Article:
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John All has survived encounters with black mamba snakes, run-ins with wild jungle animals, and a brush with death in an icy tomb. No one knows the outer limits of our changing planet quite like him.
In May 2014, the mountaineer and scientist John All plunged into a crevasse in the Himalayas, a fall that all but killed him. He recorded a series of dramatic videos as he struggled to climb seven stories back up to the surface with a severely dislocated shoulder, internal bleeding, a battered face covered in blood, and fifteen broken bones – including six cracked vertebrae. The videos became a viral sensation, an urgent and gripping dispatch from one of the least-known extremes of the planet.
Yet this climb for his life is only the latest of John All's adventures in some of Earth's most hostile climates. He has also been chased by a wild hyena, scaled Everest, and narrowly missed being hit by an avalanche, all in pursuit of his true calling: the study of how we can master the challenge of our world's changing climate. Icefall is a thrilling adventure story and a report from the extremes of the planet, taking you to collapsing Andean glaciers, hidden jungles in Honduras, and the highest points on Earth. In this gripping account, our changing climate is not a matter of politics; it's a matter of life and death and the human will to survive and thrive in the face of it.
John All is a Research Professor of mountain environmental science at Western Washington University. His research around the world has been funded by groups that include the National Science Foundation, USAID, the CDC, and the Fulbright Foundation. He is executive director of the American Climber Science Program, an organization of citizen scientists who have the ability to climb the world's tallest peaks and use these expeditions to gather crucial data on the changing climate. John is a Lifetime Fellow of the Explorers Club in New York City, a certified paraglider pilot, rescue diver, a rugby and volleyball champion, and he spent several years with search and rescue teams prior to becoming a professor.
John Balzar is the author of Yukon Alone: The World's Toughest Adventure Race, named a Los Angeles Times Best Book of the Year. His magazine work has been collected in anthologies including, Wild Stories: The Best of Men's Journal. A veteran newspaper journalist, he was awarded the Scripps-Howard Ernie Pyle Prize for human interest storytelling. He has sailed across the Pacific, worked as a river Boatman in the Arctic Wildlife Refuge and holds NOAA Science Diver certification.
"[John All is] a badass for science."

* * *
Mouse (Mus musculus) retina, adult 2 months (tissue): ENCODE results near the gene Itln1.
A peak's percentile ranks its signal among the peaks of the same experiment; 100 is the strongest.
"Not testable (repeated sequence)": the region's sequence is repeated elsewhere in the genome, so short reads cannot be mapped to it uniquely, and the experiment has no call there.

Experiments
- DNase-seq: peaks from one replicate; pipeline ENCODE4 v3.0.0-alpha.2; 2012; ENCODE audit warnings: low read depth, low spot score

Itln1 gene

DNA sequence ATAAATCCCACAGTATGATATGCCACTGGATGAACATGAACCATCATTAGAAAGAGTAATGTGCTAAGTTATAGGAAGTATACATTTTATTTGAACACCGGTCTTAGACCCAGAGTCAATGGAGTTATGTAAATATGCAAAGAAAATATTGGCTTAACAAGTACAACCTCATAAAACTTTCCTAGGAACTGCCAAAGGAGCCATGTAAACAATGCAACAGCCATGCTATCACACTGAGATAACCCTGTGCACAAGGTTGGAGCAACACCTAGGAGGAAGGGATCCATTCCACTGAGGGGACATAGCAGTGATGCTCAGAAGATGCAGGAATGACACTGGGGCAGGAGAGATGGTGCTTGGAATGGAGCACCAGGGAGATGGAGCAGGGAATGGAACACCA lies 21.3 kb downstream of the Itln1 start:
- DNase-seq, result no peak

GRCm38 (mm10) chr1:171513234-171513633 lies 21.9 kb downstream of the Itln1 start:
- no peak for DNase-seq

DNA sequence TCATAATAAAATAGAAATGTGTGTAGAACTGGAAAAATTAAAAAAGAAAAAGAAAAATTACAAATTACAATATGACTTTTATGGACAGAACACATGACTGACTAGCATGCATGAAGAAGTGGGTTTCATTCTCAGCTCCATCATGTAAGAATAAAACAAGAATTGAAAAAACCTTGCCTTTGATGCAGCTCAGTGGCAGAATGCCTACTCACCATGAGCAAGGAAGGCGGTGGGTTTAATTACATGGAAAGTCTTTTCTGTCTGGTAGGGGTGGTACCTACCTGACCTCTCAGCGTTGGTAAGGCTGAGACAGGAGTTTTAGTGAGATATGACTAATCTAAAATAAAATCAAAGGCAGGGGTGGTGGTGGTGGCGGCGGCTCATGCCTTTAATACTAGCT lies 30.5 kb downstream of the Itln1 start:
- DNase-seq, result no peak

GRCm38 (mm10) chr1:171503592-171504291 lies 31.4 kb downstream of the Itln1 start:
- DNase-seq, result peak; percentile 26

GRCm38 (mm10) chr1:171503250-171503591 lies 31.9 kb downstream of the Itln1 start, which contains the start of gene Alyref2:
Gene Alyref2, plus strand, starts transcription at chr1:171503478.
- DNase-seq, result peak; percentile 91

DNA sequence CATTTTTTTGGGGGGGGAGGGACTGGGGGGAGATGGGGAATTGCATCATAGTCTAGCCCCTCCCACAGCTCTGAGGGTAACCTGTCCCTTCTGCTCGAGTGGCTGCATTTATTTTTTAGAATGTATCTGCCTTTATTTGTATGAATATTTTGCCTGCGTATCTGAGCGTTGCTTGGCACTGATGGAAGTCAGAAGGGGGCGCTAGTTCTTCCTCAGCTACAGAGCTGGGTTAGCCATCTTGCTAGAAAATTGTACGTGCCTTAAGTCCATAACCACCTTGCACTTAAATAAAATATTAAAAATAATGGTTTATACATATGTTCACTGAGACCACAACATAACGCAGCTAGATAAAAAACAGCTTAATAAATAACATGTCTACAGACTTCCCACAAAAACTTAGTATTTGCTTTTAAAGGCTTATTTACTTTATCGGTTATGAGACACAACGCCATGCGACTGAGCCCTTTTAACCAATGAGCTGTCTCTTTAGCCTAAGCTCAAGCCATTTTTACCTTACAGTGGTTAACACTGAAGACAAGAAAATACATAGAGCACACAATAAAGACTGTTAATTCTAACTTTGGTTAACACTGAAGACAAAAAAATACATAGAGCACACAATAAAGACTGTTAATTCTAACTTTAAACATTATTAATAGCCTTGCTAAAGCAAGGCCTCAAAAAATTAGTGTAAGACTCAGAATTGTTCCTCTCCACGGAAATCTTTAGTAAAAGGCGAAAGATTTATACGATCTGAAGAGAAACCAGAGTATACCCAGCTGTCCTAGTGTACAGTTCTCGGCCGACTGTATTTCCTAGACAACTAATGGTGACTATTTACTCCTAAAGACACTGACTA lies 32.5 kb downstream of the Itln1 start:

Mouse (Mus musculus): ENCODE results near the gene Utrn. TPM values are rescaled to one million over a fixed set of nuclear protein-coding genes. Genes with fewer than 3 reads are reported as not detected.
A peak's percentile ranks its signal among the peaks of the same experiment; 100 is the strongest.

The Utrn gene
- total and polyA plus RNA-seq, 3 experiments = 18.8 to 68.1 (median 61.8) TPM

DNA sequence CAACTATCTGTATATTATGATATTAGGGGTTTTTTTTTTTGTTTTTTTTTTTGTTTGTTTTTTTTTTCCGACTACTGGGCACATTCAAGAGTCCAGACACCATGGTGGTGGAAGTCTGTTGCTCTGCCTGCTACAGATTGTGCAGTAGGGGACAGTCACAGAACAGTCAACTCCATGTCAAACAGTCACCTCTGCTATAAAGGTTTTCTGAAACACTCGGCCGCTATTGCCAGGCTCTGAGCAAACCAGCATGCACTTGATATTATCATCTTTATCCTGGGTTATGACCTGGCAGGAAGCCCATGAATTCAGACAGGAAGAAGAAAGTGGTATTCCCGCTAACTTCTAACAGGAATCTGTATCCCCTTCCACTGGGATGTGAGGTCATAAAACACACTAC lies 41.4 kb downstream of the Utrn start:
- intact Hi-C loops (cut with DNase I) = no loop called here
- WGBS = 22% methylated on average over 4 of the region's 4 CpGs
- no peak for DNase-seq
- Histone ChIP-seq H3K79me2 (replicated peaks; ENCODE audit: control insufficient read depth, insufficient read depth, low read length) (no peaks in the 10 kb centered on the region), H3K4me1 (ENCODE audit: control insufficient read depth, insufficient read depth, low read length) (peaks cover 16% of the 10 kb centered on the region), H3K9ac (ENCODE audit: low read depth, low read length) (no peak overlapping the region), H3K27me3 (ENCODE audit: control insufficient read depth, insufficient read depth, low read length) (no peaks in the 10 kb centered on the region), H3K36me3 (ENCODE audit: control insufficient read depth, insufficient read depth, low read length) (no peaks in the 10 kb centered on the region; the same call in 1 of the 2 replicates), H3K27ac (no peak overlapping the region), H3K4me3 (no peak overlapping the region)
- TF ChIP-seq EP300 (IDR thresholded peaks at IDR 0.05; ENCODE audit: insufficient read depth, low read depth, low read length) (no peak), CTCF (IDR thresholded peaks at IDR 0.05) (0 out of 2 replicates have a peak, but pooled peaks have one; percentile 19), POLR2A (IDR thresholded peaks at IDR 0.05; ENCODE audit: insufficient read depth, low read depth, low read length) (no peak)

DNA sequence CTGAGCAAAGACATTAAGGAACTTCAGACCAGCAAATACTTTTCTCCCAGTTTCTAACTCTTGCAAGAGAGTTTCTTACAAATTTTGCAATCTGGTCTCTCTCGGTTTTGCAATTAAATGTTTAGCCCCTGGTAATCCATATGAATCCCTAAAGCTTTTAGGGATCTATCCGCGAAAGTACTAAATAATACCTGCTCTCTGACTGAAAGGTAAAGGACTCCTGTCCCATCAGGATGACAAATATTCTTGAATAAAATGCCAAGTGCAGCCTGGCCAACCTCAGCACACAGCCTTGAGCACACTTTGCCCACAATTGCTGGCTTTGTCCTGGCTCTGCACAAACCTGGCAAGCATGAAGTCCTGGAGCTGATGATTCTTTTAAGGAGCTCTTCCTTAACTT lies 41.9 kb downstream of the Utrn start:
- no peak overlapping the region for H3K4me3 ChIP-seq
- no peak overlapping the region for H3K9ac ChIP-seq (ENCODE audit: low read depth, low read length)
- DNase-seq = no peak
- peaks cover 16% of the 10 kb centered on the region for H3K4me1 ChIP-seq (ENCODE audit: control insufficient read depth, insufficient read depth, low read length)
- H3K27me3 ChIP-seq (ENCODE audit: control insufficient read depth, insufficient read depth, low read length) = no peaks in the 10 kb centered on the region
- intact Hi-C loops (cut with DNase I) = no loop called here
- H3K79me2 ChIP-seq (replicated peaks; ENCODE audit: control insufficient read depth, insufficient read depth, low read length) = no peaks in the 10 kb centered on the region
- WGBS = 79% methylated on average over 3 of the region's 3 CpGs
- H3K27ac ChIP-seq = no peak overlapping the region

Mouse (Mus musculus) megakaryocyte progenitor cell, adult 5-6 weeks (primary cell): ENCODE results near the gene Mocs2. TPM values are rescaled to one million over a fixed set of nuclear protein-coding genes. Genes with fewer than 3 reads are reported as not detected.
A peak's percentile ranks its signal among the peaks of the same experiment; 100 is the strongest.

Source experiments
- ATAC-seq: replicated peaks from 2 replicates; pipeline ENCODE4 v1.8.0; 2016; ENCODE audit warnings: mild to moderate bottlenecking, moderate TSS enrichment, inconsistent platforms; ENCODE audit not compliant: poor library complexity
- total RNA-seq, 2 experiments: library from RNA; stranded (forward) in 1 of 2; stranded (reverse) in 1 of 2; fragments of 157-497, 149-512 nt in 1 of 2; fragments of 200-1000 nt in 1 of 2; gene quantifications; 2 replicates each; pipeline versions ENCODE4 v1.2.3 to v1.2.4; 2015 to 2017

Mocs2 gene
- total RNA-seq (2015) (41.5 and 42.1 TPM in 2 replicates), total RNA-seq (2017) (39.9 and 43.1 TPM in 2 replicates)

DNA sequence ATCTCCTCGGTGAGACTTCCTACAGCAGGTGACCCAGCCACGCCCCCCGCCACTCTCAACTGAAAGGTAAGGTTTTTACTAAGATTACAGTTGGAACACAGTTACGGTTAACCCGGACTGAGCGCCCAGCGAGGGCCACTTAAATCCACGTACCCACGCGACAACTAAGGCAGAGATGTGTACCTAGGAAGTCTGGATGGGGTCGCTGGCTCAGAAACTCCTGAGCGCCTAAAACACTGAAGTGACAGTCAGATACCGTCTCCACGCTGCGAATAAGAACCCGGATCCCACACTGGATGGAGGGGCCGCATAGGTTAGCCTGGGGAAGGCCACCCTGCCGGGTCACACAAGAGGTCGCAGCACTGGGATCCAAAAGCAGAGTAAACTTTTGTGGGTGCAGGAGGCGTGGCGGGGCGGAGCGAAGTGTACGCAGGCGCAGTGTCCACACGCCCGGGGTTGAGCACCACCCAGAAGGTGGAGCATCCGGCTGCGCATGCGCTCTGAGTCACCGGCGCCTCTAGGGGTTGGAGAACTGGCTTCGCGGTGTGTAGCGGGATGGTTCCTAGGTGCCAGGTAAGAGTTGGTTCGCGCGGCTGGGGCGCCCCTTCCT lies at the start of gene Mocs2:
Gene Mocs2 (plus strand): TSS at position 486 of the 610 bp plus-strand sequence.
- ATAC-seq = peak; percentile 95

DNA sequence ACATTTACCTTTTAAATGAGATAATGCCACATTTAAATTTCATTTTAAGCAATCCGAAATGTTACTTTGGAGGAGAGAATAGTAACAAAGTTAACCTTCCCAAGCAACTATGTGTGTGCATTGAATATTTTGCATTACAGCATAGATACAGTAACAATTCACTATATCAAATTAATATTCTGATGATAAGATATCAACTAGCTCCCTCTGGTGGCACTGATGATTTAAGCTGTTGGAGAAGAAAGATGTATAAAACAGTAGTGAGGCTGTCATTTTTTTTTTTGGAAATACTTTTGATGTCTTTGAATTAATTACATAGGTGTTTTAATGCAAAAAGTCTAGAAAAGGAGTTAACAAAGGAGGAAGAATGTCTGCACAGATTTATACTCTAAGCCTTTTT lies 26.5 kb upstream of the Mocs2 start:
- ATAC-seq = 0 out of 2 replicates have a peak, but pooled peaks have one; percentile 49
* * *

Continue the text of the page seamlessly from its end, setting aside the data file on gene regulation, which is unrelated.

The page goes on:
– Adam Frank, NPR
"John All treads the delicate knife-edge between adventure and climate science in this gripping account of his work in some of the world's most dangerous and remote places. He makes a passionate and powerful case for human adaptation and resilience in the face of climate change. His optimism, from someone who has been there and done that, comes across loud and clear. In this book, climate change is not just politics – it's avalanches and huge snakes and getting lost in the desert. This book will make you see it in a new light."
– Brian Fagan, distinguished emeritus professor of anthropology, University of California, Santa Barbara, and author of The Great Warming
"[John All] is one part climate scientist and two parts extreme mountaineer, with insights into what it's like to work at the exciting – and sometimes dangerous – intersection between the pursuit of knowledge and the hunt for adventure."
– Nate Blakeslee, author of Tulia: Race, Cocaine, and Corruption in a Small Texas Town
"Sure, some science happens in labs, with devices and machines. But data is in the world, where scientists interact with it, where they dig it out. Humanity, if it is looking to survive the next century in anything approaching its current state, needs more data to survive, especially data from places that are themselves rare: deserts, glaciers, mountains, still-impenetrable forests. It's giving nothing away to say that somehow John All, a mountain-climbing data forager extraordinaire, survives, despite all odds. Which offers humanity some hope, stuck as it is in a dark, life-on-earth-threatening place."
– Robert Sullivan, author of The Meadowlands and My American Revolution
"John All's passion for adventure is matched only by his sharp insight and deep knowledge of environmental science. This important book tells the story of one man's crusade-through jungles, over mountains, and deep into the ice-to bring about change that could save millions of lives."
– Carlos Buhler, winner of the American Alpine Club's Underhill Award for mountaineering